As the counter on public (and private sector) job losses keeps spinning – about as fast as the price per litre sign at the village garage – I’ve been struck by language used to describe what’s going on. While the numbers do tell their own numbing story it’s the language of austerity which is truly revealing.
I love words. And, of course, I’m fascinated when they are stretched into new meanings or applied to novel situations. I still think that ‘redundant’ is misapplied. As the toll of public sector jobs lost grows I see no reason to change my mind. Many jobs that have gone, are going or will go are doing work that remains necessary. It will still need to be done somehow by someone.
A little while back I wrote about a conversation I had had in a hairdresser’s about a social work team being made redundant. Their focus was on domestic violence. So it was no surprise to read in Patrick Butler’s cuts blog that this sort of cut was happening elsewhere too. I don’t think anyone sensible would claim that the work done by these people isn’t needed. It is hard to see then that they could ever be redundant in its proper sense.
The complex linkages in local areas between public sector organisations, charities, community groups and local activists is being painfully exposed by the impact of the cuts now happening. A point made again for me by yesterday’s cuts blog.
I was at an event a week or so again organised by and for a range of community groups. The meeting was trying to work out what the big society could usefully become for the people and communities where they live and work. There is a view I’ve heard that such groups have become too dependent on the state’s dole. That it would do everyone good for them to be independent. There may be merits in that argument but is precipitating funding ‘cold turkey’ the best way to achieve that aim?
I heard our old friend TINA – There Is No Alternative – get mentioned this week. She’s not been around for a little while so her reappearance is probably telling us all something about the state into which we’re being dragged. I knew a guy once who was a fabulously successful car salesman. His success he once told me was based on getting a customer to a point where the only logical, sensible or wise thing to do was to buy the car. He cheerfully admitted that the hardest people to deal with were those whose attention wandered at any point. ‘Before you know it, they’re not actually sure they want to buy a bloody car at all. Then you’re screwed.’
TINA only works if you accept the premise with which you start. If your mind wanders it’s fatal to the coherence of that narative. Because it will become abundantly clear there are always many alternatives in public policy. When a well-known bleeding heart liberal like George Soros tells you your strategy probably won’t work, it may be time to listen. Which brings me to Davos.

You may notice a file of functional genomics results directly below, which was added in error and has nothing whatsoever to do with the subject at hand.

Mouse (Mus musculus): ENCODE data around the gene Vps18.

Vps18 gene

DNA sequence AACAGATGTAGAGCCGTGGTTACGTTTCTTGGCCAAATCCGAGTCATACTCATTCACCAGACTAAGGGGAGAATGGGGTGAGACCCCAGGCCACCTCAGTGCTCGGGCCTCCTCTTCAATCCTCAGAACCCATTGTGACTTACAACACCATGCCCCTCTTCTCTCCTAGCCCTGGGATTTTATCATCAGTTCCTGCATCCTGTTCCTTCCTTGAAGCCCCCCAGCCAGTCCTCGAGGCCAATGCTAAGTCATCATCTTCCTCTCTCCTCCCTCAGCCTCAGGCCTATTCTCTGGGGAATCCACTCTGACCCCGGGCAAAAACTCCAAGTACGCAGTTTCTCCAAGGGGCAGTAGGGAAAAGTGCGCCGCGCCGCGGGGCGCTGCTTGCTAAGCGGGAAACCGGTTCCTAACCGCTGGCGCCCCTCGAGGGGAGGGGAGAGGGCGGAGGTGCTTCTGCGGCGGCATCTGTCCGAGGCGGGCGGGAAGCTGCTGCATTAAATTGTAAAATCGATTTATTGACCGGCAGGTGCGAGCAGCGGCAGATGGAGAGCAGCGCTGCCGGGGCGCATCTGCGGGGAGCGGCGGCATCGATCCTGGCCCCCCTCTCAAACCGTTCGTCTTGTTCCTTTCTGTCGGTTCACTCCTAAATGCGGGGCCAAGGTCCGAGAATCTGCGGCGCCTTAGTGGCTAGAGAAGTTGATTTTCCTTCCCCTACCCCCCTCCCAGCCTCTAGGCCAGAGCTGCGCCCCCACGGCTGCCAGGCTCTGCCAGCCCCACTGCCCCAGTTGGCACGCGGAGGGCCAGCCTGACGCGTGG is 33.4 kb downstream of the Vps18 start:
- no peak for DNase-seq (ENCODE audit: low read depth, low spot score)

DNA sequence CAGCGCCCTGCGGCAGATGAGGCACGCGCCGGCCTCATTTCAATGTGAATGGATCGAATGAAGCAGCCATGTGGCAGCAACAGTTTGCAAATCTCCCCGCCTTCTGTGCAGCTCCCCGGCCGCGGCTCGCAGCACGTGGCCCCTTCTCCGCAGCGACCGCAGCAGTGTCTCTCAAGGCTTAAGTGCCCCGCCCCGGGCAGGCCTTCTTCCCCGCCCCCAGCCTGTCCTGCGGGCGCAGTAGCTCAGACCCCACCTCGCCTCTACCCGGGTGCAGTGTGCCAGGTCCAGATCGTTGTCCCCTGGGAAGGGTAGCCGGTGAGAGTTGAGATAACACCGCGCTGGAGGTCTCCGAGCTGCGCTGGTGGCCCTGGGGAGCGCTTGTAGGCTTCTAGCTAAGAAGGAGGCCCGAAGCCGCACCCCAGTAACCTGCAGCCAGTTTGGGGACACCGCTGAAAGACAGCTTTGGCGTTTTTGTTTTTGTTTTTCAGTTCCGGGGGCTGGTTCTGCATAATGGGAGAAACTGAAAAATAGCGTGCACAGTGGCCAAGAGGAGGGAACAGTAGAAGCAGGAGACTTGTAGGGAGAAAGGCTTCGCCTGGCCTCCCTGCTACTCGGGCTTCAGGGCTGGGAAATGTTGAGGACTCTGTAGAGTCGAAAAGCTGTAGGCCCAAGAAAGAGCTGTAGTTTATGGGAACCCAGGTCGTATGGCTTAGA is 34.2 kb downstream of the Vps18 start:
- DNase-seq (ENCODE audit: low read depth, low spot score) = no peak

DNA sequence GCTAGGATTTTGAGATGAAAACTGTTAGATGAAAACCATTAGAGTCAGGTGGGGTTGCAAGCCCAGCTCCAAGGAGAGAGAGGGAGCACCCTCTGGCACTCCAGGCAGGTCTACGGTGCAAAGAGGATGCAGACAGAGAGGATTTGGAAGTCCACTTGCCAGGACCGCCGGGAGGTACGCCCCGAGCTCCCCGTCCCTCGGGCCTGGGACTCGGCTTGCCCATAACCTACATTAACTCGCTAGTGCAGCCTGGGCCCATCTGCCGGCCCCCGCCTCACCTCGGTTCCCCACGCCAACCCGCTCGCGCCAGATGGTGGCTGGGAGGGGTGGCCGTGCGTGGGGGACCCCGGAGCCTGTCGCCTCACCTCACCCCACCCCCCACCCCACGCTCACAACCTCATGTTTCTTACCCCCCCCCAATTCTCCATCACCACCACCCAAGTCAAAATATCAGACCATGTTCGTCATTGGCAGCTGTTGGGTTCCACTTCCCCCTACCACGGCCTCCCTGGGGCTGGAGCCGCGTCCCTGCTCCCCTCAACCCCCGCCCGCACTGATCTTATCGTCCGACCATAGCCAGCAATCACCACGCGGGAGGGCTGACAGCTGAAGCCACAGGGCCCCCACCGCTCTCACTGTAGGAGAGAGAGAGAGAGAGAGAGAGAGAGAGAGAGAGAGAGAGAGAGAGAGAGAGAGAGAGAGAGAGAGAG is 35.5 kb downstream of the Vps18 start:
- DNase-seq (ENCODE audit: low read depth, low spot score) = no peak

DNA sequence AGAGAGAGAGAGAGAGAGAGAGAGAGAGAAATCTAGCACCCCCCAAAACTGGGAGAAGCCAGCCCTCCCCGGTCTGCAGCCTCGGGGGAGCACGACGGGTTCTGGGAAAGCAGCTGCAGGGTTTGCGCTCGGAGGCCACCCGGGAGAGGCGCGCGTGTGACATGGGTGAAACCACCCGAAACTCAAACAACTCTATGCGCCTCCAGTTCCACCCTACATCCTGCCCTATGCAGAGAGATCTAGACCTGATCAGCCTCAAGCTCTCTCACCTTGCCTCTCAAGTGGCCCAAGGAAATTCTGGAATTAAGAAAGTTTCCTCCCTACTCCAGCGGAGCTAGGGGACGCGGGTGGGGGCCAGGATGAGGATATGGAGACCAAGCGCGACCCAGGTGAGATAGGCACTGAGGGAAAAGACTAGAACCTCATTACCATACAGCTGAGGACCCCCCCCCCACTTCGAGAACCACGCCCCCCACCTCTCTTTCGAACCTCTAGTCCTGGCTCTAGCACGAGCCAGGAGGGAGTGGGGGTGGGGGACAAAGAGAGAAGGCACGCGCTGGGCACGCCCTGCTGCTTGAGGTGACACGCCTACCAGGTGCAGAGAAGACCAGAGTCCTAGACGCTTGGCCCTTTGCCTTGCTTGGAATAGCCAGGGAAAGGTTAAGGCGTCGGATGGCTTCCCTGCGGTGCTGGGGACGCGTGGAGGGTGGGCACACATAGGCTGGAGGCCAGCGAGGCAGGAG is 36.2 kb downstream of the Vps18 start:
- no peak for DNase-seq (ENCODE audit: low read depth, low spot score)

Of course I hugely enjoyed President Sarkozy’s dressing down of James Dimon, the CEO and Chairman of JPMorgan Chase. A banker getting a kicking? Whats not to like? But, of course, the truth is we need financial institutions that work to make our communities function.
While the Davos kness-up continues worrying things are happening in our high streets. Barclay’s reported yesterday that up to a 1000 branch staff would stop giving financial advice to customers. Instead the operation would go on-line. This is clearly bad news for the staff and their families. It contrasts too with Barclay’s banker-in-chief Bob Diamond’s personal circumstances. Clearly, like the rest of us, some bankers are more in this together than others.
The news came though as a sad coda to a story about the Citizens Advice Bureau. Here’s how the story was reported in the Yorkshire Evening Post (thanks to my correspondent for sending the link).
If there’s one thing surely that all of us agree on it’s that personal debt is a blight on many people’s lives particularly those who are vulnerable to start with. The government seems to agree with this given its homilies about the national credit card. And we all agree too, I suspect, that growing unemployment makes the problems of debt greater and harder to deal with.
So I cannot help wonder in what parallel universe it makes sense to make it harder for ordinary families to get the help of first class services such as the one offered by the CAB.
Of course my interest is focused by the knowledge that it may be me and people like me who need that help sometime soon however unlikely any of us thought that might be. This was certainly the pattern in the financial services recession around 18 months ago. Advice services found themselves overrun by suddenly vulnerable people from the financial services industry who never imagined having to ask any charity for help. This time around as the public sector recession hits will those services still be available?
It doesn’t look good does it?
When redundant public servants like me start turning up to find the doors to advice services like these shut, TINA may not be an awful lot of good.